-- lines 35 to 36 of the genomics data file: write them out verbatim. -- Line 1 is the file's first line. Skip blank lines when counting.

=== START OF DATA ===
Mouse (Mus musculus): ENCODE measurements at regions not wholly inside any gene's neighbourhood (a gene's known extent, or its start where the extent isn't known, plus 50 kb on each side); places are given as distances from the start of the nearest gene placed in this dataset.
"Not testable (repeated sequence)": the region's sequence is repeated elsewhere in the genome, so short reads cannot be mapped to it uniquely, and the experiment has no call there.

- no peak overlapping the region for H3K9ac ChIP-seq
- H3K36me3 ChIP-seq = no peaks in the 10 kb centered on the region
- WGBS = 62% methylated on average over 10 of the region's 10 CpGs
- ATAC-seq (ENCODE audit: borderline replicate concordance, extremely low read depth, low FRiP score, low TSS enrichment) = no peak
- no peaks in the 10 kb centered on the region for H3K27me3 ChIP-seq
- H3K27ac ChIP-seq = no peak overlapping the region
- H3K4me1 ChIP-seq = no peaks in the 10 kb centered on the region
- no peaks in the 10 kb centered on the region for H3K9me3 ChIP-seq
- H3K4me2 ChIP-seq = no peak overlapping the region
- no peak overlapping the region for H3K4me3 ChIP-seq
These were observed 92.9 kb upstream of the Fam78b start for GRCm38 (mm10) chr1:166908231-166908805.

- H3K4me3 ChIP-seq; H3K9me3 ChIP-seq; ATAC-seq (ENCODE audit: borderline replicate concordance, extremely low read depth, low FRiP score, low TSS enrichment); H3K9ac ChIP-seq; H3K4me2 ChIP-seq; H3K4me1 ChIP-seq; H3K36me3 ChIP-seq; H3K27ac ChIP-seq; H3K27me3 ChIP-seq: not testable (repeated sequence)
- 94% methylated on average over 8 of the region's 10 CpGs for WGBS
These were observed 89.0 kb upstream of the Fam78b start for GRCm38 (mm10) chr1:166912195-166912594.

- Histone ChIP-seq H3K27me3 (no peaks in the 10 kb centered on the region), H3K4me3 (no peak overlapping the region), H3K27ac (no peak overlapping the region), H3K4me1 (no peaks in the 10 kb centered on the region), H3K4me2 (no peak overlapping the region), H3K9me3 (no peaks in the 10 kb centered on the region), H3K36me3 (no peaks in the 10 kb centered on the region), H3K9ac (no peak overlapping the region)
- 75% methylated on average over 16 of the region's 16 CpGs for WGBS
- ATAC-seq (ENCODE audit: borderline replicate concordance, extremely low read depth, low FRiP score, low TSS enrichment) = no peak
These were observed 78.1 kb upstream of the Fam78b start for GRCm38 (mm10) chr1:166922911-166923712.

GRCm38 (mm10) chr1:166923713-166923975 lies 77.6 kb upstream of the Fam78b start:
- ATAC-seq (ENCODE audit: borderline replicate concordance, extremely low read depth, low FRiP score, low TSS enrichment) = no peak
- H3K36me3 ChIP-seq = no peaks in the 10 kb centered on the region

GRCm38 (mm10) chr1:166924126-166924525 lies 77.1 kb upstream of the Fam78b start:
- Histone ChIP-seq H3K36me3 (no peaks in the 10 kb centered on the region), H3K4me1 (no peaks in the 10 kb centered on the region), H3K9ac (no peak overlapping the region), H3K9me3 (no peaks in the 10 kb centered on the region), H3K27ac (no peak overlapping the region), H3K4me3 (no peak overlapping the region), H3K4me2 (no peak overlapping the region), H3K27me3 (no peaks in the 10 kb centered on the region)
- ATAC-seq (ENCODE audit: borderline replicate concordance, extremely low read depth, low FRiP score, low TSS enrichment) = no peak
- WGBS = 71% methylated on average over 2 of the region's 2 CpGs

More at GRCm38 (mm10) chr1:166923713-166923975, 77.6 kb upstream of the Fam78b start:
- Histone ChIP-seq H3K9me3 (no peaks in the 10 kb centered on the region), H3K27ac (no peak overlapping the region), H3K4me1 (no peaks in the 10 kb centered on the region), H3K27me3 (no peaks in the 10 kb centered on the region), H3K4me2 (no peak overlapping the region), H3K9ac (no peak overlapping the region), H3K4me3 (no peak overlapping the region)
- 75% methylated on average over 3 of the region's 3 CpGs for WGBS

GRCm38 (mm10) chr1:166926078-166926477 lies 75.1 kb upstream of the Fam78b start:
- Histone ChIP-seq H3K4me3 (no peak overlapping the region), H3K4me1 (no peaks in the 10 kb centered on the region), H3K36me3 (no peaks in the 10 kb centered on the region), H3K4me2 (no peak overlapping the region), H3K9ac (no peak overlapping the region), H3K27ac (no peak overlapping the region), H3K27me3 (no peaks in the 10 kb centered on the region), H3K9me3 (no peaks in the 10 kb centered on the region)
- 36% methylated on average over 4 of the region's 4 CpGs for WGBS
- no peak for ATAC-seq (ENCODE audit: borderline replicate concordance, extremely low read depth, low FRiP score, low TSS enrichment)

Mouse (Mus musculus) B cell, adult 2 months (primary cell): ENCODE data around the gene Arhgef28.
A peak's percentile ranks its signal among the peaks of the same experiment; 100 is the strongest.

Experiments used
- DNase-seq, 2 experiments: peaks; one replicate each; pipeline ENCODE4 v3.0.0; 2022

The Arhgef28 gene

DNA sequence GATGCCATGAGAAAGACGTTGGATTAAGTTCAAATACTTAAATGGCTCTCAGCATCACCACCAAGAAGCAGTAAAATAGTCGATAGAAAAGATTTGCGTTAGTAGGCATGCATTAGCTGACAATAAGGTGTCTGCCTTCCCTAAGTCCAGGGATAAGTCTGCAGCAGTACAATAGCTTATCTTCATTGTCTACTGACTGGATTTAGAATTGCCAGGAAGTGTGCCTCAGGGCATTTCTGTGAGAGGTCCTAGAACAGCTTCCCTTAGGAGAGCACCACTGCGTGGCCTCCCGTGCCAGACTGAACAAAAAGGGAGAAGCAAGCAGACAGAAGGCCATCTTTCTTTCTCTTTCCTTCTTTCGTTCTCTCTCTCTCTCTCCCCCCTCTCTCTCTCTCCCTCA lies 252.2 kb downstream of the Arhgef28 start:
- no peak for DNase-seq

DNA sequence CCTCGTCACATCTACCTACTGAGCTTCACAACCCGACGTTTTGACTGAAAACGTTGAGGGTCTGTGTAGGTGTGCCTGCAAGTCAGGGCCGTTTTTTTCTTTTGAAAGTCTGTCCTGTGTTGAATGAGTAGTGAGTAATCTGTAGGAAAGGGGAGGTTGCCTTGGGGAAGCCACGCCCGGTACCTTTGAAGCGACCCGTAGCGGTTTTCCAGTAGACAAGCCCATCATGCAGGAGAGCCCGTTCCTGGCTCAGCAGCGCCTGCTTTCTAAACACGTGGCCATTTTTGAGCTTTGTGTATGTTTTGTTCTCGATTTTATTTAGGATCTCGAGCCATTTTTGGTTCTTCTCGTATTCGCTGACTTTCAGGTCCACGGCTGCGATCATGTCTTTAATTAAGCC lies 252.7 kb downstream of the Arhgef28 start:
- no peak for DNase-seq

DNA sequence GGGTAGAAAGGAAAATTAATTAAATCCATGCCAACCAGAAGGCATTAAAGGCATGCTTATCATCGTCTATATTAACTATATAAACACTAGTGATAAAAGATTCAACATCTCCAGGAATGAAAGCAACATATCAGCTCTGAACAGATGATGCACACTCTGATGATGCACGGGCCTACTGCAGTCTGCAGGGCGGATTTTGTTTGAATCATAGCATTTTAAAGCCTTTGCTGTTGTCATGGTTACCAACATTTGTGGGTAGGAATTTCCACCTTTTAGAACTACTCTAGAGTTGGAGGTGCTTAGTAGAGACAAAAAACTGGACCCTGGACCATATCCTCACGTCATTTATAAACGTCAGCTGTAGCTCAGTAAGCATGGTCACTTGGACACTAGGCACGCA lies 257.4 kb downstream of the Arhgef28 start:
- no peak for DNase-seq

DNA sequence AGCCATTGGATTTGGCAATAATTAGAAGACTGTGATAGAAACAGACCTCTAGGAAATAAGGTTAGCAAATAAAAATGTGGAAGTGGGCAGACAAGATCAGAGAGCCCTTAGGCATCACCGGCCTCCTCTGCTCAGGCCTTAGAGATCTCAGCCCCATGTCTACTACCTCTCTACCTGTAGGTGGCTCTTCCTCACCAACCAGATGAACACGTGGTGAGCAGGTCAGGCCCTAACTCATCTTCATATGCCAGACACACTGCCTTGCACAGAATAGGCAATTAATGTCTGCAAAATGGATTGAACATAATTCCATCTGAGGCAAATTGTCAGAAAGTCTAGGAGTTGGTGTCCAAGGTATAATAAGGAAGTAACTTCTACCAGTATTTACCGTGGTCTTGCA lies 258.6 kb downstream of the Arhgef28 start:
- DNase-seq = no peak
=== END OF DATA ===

Mouse (Mus musculus) B cell, adult 2 months (primary cell): ENCODE data around the gene Arhgef28.
A peak's percentile ranks its signal among the peaks of the same experiment; 100 is the strongest.